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New report calls for big changes in Afghanistan

kilekaldar

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New report calls for big changes in Afghanistan
Updated Thu. Jun. 26 2008 9:04 AM ET

http://www.ctv.ca/servlet/ArticleNews/story/CTVNews/20080626/senlis_report_AM_080626/20080626?hub=TopStories

CTV.ca News Staff


A new report warns that the Taliban is creeping closer to Kabul and major changes are necessary if efforts to combat terror in Afghanistan, Iraq and Somalia are to succeed.

The report from the international think-tank The Senlis Council, is titled "Angry Hearts and Angry Minds." It was released in Ottawa on Thursday morning.

The group has spent years in Afghanistan studying the nation's drug crop dependency, and has now broadened its scope to focus on security and development.

Among its findings, the group has found a strong Taliban presence in Wardag province just 45 minutes from Kabul, suggesting the insurgency is not only a problem in the southern Kandahar province.

It also points out that a recent assassination attempt on President Hamid Karzai, and a bold jailbreak in Kandahar that freed 1,200 prisoners including 400 members of the Taliban, show the insurgency is still growing strong.

The group finds that root causes in all three of the countries, such as the prevalence of young, unemployed and angry men in all three countries, need to be addressed if progress is to occur.

Canada Country Director Alma Bawar Zakhilwal said unemployment contributes so directly to the insurgency that it must be addressed as a security issue.

"If we employ these people, bring them to our tents, we support them, we give them jobs, then we are cutting the supplies off for the insurgency, and then we can defeat the insurgency," he told CTV's Canada AM.

Optics are also important. The report states that the international community must be seen to improve everyday life through humanitarian aid and repatriating refugees.

The report also states that in the event NGOs cannot deliver humanitarian aid, the military must be empowered to meet the need.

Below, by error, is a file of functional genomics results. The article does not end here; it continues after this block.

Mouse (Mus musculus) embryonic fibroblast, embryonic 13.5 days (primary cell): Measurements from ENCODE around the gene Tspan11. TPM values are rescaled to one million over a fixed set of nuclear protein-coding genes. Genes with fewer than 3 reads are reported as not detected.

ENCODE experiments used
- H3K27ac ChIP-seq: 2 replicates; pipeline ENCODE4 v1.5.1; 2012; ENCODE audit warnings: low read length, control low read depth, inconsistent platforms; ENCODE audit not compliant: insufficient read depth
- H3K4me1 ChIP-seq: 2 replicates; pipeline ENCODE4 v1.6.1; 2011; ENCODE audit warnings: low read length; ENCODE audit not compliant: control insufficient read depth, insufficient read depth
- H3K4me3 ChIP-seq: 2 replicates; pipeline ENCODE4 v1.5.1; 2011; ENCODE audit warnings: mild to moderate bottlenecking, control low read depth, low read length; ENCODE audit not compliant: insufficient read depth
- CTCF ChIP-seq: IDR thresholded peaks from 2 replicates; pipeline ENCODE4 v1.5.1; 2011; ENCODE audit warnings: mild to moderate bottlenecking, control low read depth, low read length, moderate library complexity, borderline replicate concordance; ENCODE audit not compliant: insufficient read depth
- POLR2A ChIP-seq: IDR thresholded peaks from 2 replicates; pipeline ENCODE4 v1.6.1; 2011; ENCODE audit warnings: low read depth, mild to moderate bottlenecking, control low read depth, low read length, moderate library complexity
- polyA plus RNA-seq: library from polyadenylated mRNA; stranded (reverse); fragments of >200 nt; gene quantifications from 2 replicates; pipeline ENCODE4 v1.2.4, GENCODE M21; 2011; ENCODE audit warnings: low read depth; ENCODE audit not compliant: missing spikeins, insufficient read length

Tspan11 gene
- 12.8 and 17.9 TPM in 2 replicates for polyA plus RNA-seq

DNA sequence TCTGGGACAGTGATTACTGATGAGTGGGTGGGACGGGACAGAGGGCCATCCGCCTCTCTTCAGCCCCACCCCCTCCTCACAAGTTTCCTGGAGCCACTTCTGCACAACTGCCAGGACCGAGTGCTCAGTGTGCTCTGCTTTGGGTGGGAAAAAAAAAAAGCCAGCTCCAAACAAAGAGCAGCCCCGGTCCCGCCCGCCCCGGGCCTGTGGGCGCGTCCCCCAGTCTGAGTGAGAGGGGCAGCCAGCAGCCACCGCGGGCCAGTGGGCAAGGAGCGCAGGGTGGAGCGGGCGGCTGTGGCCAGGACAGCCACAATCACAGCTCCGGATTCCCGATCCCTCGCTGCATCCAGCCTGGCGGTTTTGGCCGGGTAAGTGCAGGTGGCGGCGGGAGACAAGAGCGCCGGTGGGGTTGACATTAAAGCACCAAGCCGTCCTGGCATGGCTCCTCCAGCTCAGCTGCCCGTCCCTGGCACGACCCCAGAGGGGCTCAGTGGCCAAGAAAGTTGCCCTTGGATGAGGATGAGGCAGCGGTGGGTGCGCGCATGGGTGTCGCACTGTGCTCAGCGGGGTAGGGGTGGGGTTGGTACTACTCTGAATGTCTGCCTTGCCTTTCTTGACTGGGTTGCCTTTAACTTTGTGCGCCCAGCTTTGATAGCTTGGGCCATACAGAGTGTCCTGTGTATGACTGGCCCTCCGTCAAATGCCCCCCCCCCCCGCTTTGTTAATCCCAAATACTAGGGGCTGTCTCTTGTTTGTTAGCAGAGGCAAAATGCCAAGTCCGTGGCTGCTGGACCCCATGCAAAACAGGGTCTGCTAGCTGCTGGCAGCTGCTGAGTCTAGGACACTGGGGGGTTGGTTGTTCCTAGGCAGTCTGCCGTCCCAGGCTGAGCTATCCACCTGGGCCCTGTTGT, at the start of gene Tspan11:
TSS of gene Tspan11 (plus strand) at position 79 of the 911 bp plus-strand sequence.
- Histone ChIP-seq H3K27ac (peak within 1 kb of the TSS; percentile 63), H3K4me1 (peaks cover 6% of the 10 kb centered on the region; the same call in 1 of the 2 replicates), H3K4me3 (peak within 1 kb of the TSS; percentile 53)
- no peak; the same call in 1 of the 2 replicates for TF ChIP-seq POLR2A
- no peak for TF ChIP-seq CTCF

"International involvement must cease to be associated with aggressive military tactics or oil exploitation but instead with positive action as defined by the Iraqis themselves," the document said in a section entitled "The Way Forward."

Zakhilwal, who was raised in Afghanistan, agreed development and aid must be a major priority.

"We need to focus more and give more attention to the development side and try to win the hearts and minds of the local people," he said.

"We're not doing good right now. We are losing the support of the local people and that is because we see in Kandahar if the Taliban can succeed in breaking into a prison and freeing thousands of people, they are not alone."

The report states that disenfranchised population groups must be given an outlet to voice their frustrations, as well as a firm prospect of employment.

The report finds that in Afghanistan and Iraq the War on Terror is deepening, and in Somalia it is considered chronic. The current approach isn't working, Senlis says, and a "New Global Security Architecture" is needed.

"The current approach is ill-equipped to deal with these problems, and simply cannot cope should another global security crisis require action." the report states.

"A new approach to addressing security challenges is desperately required, and must contain broad measures of success."

Those measures of success should include the following, Senlis suggests:

Stability: Winning the hearts and minds of locals and helping them to achieve sustainable peace will provide a stable platform from which to re-orientate the international community's interventions.
Prosperity: Field research shows that unemployment and limited livelihood opportunities represent two of the biggest drivers of conflict among young, disenfranchised populations.
Friendly political and economic climate: The population in conflict theatres must be actively opting in to the international community as a politically and economically friendly member.
"In the new Global Security Architecture we need to retain the classic instruments military power and intelligence, but also consider non-military tools as security instruments with the same political and financial support as military and intelligence endeavours."